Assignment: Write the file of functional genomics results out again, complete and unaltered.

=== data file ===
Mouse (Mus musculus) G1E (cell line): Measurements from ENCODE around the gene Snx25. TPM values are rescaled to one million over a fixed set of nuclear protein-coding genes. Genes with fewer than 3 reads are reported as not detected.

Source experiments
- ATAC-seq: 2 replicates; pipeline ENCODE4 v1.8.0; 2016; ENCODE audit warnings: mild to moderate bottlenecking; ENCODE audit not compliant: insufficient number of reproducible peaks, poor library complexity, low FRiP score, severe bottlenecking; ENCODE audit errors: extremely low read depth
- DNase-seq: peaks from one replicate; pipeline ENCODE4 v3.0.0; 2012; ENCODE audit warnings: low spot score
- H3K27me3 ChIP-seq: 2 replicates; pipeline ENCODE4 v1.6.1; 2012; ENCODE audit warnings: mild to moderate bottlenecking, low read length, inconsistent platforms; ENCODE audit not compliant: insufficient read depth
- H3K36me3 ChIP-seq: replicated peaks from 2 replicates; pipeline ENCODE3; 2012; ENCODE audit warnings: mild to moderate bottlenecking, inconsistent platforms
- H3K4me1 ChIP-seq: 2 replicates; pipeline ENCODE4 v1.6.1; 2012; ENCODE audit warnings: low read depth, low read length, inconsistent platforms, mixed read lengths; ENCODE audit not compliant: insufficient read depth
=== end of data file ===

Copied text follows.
Mouse (Mus musculus) G1E (cell line): Measurements from ENCODE around the gene Snx25. TPM values are rescaled to one million over a fixed set of nuclear protein-coding genes. Genes with fewer than 3 reads are reported as not detected.

Source experiments
- ATAC-seq: 2 replicates; pipeline ENCODE4 v1.8.0; 2016; ENCODE audit warnings: mild to moderate bottlenecking; ENCODE audit not compliant: insufficient number of reproducible peaks, poor library complexity, low FRiP score, severe bottlenecking; ENCODE audit errors: extremely low read depth
- DNase-seq: peaks from one replicate; pipeline ENCODE4 v3.0.0; 2012; ENCODE audit warnings: low spot score
- H3K27me3 ChIP-seq: 2 replicates; pipeline ENCODE4 v1.6.1; 2012; ENCODE audit warnings: mild to moderate bottlenecking, low read length, inconsistent platforms; ENCODE audit not compliant: insufficient read depth
- H3K36me3 ChIP-seq: replicated peaks from 2 replicates; pipeline ENCODE3; 2012; ENCODE audit warnings: mild to moderate bottlenecking, inconsistent platforms
- H3K4me1 ChIP-seq: 2 replicates; pipeline ENCODE4 v1.6.1; 2012; ENCODE audit warnings: low read depth, low read length, inconsistent platforms, mixed read lengths; ENCODE audit not compliant: insufficient read depth